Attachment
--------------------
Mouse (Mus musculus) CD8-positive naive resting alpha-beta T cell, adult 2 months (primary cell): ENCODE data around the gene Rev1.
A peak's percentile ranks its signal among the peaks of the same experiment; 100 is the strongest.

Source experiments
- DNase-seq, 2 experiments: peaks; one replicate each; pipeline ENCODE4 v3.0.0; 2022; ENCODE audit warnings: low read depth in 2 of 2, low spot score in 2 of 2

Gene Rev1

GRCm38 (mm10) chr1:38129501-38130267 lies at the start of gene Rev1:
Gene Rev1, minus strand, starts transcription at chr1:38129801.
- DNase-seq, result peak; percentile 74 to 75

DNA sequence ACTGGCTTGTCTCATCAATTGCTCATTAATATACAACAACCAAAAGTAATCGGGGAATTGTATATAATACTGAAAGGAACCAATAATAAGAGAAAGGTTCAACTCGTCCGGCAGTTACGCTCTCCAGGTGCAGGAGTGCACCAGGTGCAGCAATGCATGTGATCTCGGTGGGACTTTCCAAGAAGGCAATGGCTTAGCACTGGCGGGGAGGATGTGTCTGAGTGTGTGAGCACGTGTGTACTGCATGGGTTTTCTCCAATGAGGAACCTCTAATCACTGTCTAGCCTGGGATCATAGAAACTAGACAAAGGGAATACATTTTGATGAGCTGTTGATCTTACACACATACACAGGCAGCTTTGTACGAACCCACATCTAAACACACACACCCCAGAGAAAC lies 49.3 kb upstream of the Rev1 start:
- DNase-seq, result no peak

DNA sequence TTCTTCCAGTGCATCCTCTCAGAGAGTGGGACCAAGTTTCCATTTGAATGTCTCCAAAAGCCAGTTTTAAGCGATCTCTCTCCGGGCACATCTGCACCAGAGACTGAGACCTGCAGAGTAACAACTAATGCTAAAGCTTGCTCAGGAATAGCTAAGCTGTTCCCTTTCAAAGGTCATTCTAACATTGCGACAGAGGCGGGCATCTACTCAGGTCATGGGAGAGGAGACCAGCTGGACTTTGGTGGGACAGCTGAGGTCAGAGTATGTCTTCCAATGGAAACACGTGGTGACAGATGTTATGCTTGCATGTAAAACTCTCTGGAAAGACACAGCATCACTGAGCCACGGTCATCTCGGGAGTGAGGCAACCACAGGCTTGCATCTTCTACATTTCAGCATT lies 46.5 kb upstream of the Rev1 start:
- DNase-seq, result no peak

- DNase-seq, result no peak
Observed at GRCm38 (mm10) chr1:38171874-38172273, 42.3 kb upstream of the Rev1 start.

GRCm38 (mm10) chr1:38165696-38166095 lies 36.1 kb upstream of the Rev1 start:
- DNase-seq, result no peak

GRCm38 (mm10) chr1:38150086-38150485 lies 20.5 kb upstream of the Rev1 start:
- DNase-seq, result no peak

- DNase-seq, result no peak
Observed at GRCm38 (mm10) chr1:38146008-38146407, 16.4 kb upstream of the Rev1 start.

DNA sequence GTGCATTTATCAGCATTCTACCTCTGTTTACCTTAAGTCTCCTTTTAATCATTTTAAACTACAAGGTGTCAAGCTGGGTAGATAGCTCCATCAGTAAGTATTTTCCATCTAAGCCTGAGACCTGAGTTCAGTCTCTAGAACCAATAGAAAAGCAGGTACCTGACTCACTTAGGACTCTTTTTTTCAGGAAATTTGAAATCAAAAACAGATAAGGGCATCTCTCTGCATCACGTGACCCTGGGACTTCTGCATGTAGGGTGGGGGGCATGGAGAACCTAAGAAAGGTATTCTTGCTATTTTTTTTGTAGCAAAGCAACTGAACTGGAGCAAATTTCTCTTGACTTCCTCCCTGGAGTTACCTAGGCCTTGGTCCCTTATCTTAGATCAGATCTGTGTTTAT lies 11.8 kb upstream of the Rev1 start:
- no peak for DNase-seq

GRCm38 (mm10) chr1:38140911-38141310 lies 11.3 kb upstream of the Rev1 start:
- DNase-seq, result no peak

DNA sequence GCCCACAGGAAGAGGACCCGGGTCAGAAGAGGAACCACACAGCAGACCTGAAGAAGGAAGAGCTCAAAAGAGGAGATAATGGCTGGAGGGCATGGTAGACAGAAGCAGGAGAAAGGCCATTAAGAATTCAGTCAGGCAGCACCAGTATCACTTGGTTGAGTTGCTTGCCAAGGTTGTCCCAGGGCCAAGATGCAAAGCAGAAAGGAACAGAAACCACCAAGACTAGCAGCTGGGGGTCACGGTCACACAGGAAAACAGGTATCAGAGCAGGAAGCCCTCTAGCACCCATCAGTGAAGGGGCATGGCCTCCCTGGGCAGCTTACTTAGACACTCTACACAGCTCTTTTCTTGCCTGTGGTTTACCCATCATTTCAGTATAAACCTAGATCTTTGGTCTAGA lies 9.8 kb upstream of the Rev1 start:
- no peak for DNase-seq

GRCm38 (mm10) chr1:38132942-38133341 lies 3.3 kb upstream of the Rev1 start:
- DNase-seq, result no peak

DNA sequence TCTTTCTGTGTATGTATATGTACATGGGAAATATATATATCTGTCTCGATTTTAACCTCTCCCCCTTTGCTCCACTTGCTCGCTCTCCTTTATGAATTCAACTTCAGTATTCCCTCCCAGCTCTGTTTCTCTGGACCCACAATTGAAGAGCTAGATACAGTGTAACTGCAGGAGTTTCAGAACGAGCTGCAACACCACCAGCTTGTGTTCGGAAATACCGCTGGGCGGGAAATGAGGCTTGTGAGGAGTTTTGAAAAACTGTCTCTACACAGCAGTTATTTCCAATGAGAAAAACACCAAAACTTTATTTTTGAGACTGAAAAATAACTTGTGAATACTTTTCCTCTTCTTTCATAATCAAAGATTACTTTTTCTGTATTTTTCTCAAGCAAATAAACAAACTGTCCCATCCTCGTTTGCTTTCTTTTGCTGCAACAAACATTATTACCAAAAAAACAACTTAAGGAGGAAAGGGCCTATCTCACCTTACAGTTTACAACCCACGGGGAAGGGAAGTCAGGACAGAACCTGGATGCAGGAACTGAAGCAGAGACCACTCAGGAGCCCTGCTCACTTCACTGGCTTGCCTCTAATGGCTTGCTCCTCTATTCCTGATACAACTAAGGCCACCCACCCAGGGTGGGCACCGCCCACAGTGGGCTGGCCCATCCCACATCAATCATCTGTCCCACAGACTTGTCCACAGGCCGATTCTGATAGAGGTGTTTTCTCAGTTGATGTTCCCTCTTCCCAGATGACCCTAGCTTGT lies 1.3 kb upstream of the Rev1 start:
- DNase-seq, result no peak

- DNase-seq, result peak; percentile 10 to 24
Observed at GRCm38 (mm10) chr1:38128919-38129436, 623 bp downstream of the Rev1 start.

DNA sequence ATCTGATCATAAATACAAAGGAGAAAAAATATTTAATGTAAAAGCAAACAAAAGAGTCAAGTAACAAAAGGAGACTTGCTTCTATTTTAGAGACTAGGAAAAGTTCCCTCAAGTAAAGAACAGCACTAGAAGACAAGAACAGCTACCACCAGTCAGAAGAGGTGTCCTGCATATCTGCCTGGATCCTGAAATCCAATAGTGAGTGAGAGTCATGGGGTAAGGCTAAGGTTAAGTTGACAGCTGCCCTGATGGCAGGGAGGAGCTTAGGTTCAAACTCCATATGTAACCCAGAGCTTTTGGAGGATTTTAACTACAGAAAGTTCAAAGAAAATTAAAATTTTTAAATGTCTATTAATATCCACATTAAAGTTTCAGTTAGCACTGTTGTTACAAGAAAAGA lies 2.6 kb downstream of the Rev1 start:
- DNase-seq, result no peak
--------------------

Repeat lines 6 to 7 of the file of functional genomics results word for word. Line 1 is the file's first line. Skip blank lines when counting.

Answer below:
GRCm38 (mm10) chr1:38129501-38130267 lies at the start of gene Rev1:
Gene Rev1, minus strand, starts transcription at chr1:38129801.